AI Engine Kernels and Graphs - 2022.2 English

Vitis Tutorials: AI Engine Development

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2022.2 English

The fundamental beamforming kernel computes a complex matrix multiplication on a (8x8) coefficient matrix times a (8x1) input data matrix which results in a (8x1) output data matrix. The beamforming kernel repeats the matrix multiplication computation on as many (8x1) input data matrices as are fed into it.

When the beamforming kernel computes the matrix multiplication, the results are only partial summations. The beamforming kernel then sends the partial results to identical kernels in a cascade chain for further accumulation and multiplication into a final accumulated (8x1) output data matrix. A real 5G system is determined by the number of layers (M) and number of antennas (N). For this beamforming tutorial, M is determined by the number of inputs into the chain (that is, the length of the input data matrix (8) times the number of kernels in a cascade chain). N is determined by the number of final accumulated outputs at the end of the chain (8) times the number of chains in your design.

This beamforming kernel comes in three flavors: bf8x8_fst, bf8x8_mid, and bf8x8_lst. Review the source files defined in the src/kernels/ folder.

The kernels are strung together into a cascading chain, and they are named first, middle, and last depending on their location in the cascading chain. All three of these kernels implement the matrix multiplication function and only differ in the input and output interfaces. The first kernel in the cascading chain does not have a cascading input because it is the first kernel in a chain. The middle kernel has both a cascading input and a cascading output. The last kernel has both a cascading input and output, but writes the output to local memory instead of the cascading bus.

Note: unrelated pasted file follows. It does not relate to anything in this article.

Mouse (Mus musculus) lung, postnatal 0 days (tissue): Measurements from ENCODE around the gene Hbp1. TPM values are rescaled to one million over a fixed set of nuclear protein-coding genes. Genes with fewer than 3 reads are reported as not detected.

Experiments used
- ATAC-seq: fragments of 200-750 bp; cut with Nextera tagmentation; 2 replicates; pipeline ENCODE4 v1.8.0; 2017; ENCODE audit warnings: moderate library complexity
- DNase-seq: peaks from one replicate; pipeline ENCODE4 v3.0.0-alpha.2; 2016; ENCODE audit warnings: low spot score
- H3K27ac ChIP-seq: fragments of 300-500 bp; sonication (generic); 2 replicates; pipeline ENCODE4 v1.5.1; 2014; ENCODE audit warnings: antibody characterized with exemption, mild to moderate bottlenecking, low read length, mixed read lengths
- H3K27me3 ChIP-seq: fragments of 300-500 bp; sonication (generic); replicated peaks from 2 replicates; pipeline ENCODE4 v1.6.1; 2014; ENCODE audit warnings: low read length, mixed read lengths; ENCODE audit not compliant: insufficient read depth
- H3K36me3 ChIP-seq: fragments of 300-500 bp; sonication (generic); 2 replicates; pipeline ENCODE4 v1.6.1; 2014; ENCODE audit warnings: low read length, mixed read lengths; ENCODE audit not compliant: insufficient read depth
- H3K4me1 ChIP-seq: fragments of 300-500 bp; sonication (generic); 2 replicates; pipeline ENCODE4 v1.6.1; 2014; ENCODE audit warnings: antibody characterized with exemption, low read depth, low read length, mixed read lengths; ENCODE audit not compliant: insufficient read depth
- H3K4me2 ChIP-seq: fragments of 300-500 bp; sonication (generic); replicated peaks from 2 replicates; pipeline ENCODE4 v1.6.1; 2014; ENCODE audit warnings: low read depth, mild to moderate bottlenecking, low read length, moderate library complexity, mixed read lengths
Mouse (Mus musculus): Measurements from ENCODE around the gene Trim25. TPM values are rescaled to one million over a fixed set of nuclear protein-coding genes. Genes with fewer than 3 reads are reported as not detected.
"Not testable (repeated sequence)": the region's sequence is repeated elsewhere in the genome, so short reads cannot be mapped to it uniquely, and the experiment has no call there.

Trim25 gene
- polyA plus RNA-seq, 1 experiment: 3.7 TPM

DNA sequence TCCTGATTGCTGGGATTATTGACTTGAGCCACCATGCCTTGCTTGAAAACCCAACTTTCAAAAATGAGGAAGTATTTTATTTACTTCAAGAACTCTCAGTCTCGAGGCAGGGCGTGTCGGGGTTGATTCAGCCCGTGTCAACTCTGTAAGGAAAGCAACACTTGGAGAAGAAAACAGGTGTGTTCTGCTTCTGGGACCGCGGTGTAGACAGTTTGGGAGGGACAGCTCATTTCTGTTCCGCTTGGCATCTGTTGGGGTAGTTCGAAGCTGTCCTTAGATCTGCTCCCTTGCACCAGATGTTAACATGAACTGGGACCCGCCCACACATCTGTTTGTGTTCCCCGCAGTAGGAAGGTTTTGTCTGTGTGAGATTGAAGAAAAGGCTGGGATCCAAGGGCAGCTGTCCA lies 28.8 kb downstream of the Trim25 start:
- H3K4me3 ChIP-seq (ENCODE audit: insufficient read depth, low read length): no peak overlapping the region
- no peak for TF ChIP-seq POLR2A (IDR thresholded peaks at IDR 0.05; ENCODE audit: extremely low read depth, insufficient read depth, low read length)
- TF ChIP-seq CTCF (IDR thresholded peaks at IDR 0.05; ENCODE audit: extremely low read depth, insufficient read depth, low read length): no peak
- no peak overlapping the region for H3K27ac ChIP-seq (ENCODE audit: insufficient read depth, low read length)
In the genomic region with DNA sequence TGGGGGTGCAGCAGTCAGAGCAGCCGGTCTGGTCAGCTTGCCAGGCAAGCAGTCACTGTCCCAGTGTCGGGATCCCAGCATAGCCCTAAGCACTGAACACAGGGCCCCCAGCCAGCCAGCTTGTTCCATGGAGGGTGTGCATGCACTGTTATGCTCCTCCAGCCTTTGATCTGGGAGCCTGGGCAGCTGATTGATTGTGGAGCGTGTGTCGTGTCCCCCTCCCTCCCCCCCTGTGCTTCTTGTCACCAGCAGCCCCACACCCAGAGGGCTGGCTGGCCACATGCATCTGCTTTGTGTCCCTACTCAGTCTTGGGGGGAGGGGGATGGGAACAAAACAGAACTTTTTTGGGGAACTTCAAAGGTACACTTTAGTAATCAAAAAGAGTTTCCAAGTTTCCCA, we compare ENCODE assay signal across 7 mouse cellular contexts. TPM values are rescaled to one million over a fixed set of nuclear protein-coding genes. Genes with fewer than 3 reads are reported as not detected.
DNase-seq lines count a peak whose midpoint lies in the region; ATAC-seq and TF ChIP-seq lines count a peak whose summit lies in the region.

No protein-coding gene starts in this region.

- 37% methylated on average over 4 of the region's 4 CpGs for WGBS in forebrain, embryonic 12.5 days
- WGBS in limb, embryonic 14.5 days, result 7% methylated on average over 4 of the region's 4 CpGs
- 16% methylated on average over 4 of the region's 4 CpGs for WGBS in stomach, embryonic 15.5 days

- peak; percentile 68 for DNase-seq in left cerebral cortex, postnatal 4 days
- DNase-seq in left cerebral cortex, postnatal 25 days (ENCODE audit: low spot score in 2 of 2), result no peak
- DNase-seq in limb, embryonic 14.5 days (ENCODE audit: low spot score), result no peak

All three beamforming kernel types start by loading the input data and input coefficient data from PL kernels. The first beamforming kernel computes the matrix multiplication, computes the first partial summation, and sends it to a middle kernel using an output cascade. The middle kernel reads the partial summation from the previous kernel, computes its own matrix multiplication on the accumulated data, and generates its own output cascade. This output cascade becomes the input cascade to either another middle kernel or the last kernel. The last kernel does the final matrix multiplication on the accumulated data and writes the final results to a PL kernel. The entire chain of beamforming kernels repeats these calculations on new input data for 12 subcarriers in total.